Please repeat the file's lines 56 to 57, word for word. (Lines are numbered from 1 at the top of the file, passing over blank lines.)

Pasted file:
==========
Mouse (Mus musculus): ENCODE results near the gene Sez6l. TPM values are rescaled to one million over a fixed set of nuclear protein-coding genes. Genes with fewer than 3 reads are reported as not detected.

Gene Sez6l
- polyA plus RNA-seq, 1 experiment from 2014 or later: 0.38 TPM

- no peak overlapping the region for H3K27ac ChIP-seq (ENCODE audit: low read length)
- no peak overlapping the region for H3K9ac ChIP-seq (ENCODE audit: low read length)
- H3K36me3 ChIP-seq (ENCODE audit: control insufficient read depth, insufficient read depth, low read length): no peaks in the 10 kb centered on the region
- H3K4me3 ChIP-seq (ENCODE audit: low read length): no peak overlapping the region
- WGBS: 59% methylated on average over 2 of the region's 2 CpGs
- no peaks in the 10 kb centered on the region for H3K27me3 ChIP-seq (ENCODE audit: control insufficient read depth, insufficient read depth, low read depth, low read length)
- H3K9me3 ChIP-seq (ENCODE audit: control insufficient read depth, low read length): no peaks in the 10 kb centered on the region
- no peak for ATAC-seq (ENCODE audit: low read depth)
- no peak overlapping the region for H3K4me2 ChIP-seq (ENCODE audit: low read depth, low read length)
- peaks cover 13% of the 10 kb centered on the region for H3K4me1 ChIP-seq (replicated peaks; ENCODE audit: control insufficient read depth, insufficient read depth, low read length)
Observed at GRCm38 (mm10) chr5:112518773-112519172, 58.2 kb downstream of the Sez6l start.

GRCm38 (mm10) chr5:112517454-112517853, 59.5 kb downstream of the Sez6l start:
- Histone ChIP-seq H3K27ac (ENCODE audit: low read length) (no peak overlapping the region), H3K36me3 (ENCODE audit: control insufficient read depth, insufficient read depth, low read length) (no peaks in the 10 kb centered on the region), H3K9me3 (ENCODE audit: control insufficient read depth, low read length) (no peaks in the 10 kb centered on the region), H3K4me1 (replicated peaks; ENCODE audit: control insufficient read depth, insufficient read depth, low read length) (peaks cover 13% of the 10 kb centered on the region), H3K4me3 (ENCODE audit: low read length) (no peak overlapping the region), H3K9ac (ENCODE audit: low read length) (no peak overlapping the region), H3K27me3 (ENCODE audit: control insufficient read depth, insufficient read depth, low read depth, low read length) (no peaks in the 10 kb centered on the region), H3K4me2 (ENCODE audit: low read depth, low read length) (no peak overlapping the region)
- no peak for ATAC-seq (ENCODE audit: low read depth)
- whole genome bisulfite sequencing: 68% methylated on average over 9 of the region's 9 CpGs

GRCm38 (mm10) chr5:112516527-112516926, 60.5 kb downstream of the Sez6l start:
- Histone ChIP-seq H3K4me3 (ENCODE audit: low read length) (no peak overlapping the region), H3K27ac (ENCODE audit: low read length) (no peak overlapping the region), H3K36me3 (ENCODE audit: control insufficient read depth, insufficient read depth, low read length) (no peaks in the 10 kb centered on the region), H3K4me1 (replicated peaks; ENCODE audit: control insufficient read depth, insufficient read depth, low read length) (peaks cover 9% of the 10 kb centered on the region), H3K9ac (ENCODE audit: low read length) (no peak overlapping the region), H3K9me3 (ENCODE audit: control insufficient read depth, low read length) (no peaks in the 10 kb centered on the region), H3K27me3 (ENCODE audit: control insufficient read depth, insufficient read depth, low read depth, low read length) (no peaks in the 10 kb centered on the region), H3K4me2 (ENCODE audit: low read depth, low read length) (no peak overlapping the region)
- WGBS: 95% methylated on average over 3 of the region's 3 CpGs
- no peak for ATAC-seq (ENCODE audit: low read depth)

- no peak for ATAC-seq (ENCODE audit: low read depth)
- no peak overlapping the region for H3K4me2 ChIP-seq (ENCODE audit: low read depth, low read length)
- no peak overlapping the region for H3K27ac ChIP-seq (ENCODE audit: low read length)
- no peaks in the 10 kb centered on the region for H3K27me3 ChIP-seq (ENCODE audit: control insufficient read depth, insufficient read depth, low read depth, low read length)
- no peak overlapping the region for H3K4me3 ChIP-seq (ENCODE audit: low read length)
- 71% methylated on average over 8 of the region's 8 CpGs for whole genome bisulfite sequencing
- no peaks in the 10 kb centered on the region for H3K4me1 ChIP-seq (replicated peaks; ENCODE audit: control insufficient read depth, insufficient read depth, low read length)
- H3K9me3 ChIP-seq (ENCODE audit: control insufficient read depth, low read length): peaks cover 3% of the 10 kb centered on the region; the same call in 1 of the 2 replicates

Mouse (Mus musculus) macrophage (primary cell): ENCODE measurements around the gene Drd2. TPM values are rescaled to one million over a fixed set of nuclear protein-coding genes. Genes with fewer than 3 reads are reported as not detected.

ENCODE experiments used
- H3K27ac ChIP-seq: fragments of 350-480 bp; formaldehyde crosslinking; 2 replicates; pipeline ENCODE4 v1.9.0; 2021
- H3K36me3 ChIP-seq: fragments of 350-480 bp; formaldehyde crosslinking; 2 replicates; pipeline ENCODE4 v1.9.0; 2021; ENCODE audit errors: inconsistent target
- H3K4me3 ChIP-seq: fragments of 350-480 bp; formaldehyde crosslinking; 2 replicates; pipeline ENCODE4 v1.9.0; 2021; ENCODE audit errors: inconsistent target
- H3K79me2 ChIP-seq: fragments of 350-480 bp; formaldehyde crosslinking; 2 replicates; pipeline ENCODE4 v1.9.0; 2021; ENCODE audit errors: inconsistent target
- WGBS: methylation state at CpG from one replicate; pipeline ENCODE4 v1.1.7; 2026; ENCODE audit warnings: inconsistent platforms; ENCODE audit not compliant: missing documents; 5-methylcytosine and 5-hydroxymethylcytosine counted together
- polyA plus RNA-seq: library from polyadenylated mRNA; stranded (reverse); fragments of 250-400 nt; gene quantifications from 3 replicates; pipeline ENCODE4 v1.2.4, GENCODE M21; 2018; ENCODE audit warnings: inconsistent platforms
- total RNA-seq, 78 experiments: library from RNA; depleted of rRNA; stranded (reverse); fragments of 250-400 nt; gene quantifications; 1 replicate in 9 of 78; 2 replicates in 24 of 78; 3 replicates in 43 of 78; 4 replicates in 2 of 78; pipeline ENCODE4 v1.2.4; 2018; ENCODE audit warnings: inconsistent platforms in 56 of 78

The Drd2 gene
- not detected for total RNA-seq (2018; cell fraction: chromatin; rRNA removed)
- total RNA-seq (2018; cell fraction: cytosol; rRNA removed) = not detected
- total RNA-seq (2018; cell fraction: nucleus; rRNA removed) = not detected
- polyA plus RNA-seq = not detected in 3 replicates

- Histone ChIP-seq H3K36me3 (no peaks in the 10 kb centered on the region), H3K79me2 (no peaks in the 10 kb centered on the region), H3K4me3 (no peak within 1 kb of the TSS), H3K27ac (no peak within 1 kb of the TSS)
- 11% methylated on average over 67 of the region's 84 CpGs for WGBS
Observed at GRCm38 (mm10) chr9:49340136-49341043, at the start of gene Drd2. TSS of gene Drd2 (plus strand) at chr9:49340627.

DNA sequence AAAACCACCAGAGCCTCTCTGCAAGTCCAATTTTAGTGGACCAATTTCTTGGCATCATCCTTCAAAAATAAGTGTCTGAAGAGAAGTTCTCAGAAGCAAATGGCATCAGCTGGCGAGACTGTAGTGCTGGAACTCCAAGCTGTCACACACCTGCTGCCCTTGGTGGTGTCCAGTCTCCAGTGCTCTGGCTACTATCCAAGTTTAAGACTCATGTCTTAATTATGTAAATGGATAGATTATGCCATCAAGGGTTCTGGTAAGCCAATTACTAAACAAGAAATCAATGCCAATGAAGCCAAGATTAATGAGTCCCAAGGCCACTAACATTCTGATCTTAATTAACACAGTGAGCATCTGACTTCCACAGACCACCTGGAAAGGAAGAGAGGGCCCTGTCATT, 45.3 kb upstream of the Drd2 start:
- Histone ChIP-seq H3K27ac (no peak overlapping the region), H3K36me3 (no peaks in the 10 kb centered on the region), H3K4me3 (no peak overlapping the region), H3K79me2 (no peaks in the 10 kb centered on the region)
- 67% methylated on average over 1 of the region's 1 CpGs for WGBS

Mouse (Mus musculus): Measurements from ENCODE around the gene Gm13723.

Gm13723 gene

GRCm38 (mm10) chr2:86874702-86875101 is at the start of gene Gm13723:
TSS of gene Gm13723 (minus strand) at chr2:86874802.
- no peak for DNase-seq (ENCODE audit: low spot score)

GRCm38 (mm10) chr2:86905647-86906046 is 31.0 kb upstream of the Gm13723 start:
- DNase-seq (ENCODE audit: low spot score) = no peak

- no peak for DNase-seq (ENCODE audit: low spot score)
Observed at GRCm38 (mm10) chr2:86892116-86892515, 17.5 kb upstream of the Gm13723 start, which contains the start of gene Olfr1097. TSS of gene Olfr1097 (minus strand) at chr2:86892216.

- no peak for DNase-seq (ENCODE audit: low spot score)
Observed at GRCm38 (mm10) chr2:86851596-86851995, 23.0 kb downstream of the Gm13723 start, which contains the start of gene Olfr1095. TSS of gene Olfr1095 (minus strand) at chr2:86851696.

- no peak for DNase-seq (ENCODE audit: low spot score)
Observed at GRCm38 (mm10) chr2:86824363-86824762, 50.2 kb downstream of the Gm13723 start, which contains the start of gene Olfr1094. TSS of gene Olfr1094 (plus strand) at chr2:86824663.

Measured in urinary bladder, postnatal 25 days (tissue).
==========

GRCm38 (mm10) chr2:86905647-86906046 is 31.0 kb upstream of the Gm13723 start:
- DNase-seq (ENCODE audit: low spot score) = no peak